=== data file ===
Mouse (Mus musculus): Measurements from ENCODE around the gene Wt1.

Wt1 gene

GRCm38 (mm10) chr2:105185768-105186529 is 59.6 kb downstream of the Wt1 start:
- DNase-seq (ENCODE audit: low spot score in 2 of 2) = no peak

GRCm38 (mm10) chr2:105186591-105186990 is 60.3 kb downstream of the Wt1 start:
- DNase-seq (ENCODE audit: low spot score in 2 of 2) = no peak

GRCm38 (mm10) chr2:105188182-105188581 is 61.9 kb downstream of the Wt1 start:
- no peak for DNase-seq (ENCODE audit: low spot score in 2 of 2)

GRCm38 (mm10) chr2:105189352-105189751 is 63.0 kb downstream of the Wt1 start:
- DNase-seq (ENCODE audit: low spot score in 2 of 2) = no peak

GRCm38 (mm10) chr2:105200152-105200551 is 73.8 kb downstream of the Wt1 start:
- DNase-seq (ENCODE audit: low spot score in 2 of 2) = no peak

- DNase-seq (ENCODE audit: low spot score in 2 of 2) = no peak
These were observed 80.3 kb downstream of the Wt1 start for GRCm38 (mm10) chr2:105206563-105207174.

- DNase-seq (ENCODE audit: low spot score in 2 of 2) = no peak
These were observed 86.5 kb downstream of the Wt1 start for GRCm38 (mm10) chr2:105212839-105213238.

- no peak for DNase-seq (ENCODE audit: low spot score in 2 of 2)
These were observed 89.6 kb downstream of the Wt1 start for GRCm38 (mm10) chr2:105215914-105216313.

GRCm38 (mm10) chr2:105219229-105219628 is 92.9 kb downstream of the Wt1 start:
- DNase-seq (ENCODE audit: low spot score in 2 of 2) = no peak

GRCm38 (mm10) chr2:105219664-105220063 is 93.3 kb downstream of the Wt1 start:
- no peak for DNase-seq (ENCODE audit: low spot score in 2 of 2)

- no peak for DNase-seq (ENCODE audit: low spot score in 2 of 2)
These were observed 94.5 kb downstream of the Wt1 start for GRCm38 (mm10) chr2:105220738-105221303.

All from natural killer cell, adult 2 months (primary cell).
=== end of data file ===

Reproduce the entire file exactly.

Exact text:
Mouse (Mus musculus): Measurements from ENCODE around the gene Wt1.

Wt1 gene

GRCm38 (mm10) chr2:105185768-105186529 is 59.6 kb downstream of the Wt1 start:
- DNase-seq (ENCODE audit: low spot score in 2 of 2) = no peak

GRCm38 (mm10) chr2:105186591-105186990 is 60.3 kb downstream of the Wt1 start:
- DNase-seq (ENCODE audit: low spot score in 2 of 2) = no peak

GRCm38 (mm10) chr2:105188182-105188581 is 61.9 kb downstream of the Wt1 start:
- no peak for DNase-seq (ENCODE audit: low spot score in 2 of 2)

GRCm38 (mm10) chr2:105189352-105189751 is 63.0 kb downstream of the Wt1 start:
- DNase-seq (ENCODE audit: low spot score in 2 of 2) = no peak

GRCm38 (mm10) chr2:105200152-105200551 is 73.8 kb downstream of the Wt1 start:
- DNase-seq (ENCODE audit: low spot score in 2 of 2) = no peak

- DNase-seq (ENCODE audit: low spot score in 2 of 2) = no peak
These were observed 80.3 kb downstream of the Wt1 start for GRCm38 (mm10) chr2:105206563-105207174.

- DNase-seq (ENCODE audit: low spot score in 2 of 2) = no peak
These were observed 86.5 kb downstream of the Wt1 start for GRCm38 (mm10) chr2:105212839-105213238.

- no peak for DNase-seq (ENCODE audit: low spot score in 2 of 2)
These were observed 89.6 kb downstream of the Wt1 start for GRCm38 (mm10) chr2:105215914-105216313.

GRCm38 (mm10) chr2:105219229-105219628 is 92.9 kb downstream of the Wt1 start:
- DNase-seq (ENCODE audit: low spot score in 2 of 2) = no peak

GRCm38 (mm10) chr2:105219664-105220063 is 93.3 kb downstream of the Wt1 start:
- no peak for DNase-seq (ENCODE audit: low spot score in 2 of 2)

- no peak for DNase-seq (ENCODE audit: low spot score in 2 of 2)
These were observed 94.5 kb downstream of the Wt1 start for GRCm38 (mm10) chr2:105220738-105221303.

All from natural killer cell, adult 2 months (primary cell).